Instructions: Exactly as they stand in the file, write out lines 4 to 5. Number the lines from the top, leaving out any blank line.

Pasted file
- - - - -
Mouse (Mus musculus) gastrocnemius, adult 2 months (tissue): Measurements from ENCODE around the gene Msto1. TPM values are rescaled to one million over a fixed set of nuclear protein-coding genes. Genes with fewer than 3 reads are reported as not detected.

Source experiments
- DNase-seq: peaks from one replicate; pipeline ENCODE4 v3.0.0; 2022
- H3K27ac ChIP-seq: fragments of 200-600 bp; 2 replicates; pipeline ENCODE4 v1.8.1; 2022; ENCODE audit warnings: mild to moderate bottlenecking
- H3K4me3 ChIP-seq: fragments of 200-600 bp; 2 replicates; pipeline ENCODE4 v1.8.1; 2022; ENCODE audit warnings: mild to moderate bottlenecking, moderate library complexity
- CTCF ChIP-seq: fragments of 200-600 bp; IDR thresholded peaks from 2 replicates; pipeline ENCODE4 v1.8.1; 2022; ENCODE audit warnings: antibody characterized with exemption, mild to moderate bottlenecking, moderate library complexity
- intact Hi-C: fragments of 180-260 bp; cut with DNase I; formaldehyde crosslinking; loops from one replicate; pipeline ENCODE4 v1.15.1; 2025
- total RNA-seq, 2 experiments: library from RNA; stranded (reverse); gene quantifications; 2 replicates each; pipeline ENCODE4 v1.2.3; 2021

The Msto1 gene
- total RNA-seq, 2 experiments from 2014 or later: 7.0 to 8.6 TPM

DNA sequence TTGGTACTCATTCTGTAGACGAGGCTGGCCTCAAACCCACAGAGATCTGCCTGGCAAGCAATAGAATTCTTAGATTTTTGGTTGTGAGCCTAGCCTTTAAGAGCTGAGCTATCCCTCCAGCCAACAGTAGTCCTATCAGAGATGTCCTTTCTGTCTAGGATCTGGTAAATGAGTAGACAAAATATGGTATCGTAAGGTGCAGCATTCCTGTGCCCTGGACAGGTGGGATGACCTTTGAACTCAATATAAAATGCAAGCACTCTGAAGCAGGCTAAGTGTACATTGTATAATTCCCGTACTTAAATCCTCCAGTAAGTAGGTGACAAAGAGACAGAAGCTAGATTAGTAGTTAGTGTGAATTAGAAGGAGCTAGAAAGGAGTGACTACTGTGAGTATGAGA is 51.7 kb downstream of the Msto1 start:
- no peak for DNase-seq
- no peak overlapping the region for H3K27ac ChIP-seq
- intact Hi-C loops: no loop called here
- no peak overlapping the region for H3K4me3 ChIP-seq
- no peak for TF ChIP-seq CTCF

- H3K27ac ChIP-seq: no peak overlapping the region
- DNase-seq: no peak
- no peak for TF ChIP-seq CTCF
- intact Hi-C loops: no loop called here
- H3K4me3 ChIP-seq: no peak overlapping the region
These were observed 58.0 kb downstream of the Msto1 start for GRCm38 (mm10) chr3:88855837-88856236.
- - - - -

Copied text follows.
- H3K27ac ChIP-seq: fragments of 200-600 bp; 2 replicates; pipeline ENCODE4 v1.8.1; 2022; ENCODE audit warnings: mild to moderate bottlenecking
- H3K4me3 ChIP-seq: fragments of 200-600 bp; 2 replicates; pipeline ENCODE4 v1.8.1; 2022; ENCODE audit warnings: mild to moderate bottlenecking, moderate library complexity